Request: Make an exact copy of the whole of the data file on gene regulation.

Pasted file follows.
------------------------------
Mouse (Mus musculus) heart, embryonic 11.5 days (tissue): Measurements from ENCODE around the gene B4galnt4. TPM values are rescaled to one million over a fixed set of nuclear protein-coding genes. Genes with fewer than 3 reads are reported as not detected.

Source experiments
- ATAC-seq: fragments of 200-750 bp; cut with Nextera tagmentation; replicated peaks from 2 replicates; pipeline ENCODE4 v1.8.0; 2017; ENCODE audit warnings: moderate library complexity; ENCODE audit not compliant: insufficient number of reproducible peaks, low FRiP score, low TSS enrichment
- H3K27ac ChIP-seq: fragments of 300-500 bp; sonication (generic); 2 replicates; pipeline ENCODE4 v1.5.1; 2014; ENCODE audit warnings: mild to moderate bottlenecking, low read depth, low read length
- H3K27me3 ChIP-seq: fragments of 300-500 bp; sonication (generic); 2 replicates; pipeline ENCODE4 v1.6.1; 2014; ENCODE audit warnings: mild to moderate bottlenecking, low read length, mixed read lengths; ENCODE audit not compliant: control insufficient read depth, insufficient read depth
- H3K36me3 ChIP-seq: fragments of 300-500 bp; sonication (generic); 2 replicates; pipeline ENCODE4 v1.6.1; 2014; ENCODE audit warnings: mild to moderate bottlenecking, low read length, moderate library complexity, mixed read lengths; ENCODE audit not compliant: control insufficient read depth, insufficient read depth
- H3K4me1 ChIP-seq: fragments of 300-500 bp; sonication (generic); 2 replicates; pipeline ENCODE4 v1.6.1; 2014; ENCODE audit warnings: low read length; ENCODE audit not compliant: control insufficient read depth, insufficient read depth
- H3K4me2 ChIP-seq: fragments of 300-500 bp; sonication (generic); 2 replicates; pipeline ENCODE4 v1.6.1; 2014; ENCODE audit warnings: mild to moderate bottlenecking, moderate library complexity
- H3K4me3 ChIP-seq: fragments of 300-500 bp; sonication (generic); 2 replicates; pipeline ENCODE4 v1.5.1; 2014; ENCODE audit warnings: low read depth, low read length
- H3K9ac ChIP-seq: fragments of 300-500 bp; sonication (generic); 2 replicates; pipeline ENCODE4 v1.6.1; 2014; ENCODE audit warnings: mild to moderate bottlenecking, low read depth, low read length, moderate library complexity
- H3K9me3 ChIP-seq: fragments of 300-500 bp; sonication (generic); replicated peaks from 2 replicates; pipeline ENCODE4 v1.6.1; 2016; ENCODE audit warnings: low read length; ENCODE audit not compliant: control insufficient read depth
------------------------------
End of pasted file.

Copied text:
Mouse (Mus musculus) heart, embryonic 11.5 days (tissue): Measurements from ENCODE around the gene B4galnt4. TPM values are rescaled to one million over a fixed set of nuclear protein-coding genes. Genes with fewer than 3 reads are reported as not detected.

Source experiments
- ATAC-seq: fragments of 200-750 bp; cut with Nextera tagmentation; replicated peaks from 2 replicates; pipeline ENCODE4 v1.8.0; 2017; ENCODE audit warnings: moderate library complexity; ENCODE audit not compliant: insufficient number of reproducible peaks, low FRiP score, low TSS enrichment
- H3K27ac ChIP-seq: fragments of 300-500 bp; sonication (generic); 2 replicates; pipeline ENCODE4 v1.5.1; 2014; ENCODE audit warnings: mild to moderate bottlenecking, low read depth, low read length
- H3K27me3 ChIP-seq: fragments of 300-500 bp; sonication (generic); 2 replicates; pipeline ENCODE4 v1.6.1; 2014; ENCODE audit warnings: mild to moderate bottlenecking, low read length, mixed read lengths; ENCODE audit not compliant: control insufficient read depth, insufficient read depth
- H3K36me3 ChIP-seq: fragments of 300-500 bp; sonication (generic); 2 replicates; pipeline ENCODE4 v1.6.1; 2014; ENCODE audit warnings: mild to moderate bottlenecking, low read length, moderate library complexity, mixed read lengths; ENCODE audit not compliant: control insufficient read depth, insufficient read depth
- H3K4me1 ChIP-seq: fragments of 300-500 bp; sonication (generic); 2 replicates; pipeline ENCODE4 v1.6.1; 2014; ENCODE audit warnings: low read length; ENCODE audit not compliant: control insufficient read depth, insufficient read depth
- H3K4me2 ChIP-seq: fragments of 300-500 bp; sonication (generic); 2 replicates; pipeline ENCODE4 v1.6.1; 2014; ENCODE audit warnings: mild to moderate bottlenecking, moderate library complexity
- H3K4me3 ChIP-seq: fragments of 300-500 bp; sonication (generic); 2 replicates; pipeline ENCODE4 v1.5.1; 2014; ENCODE audit warnings: low read depth, low read length
- H3K9ac ChIP-seq: fragments of 300-500 bp; sonication (generic); 2 replicates; pipeline ENCODE4 v1.6.1; 2014; ENCODE audit warnings: mild to moderate bottlenecking, low read depth, low read length, moderate library complexity
- H3K9me3 ChIP-seq: fragments of 300-500 bp; sonication (generic); replicated peaks from 2 replicates; pipeline ENCODE4 v1.6.1; 2016; ENCODE audit warnings: low read length; ENCODE audit not compliant: control insufficient read depth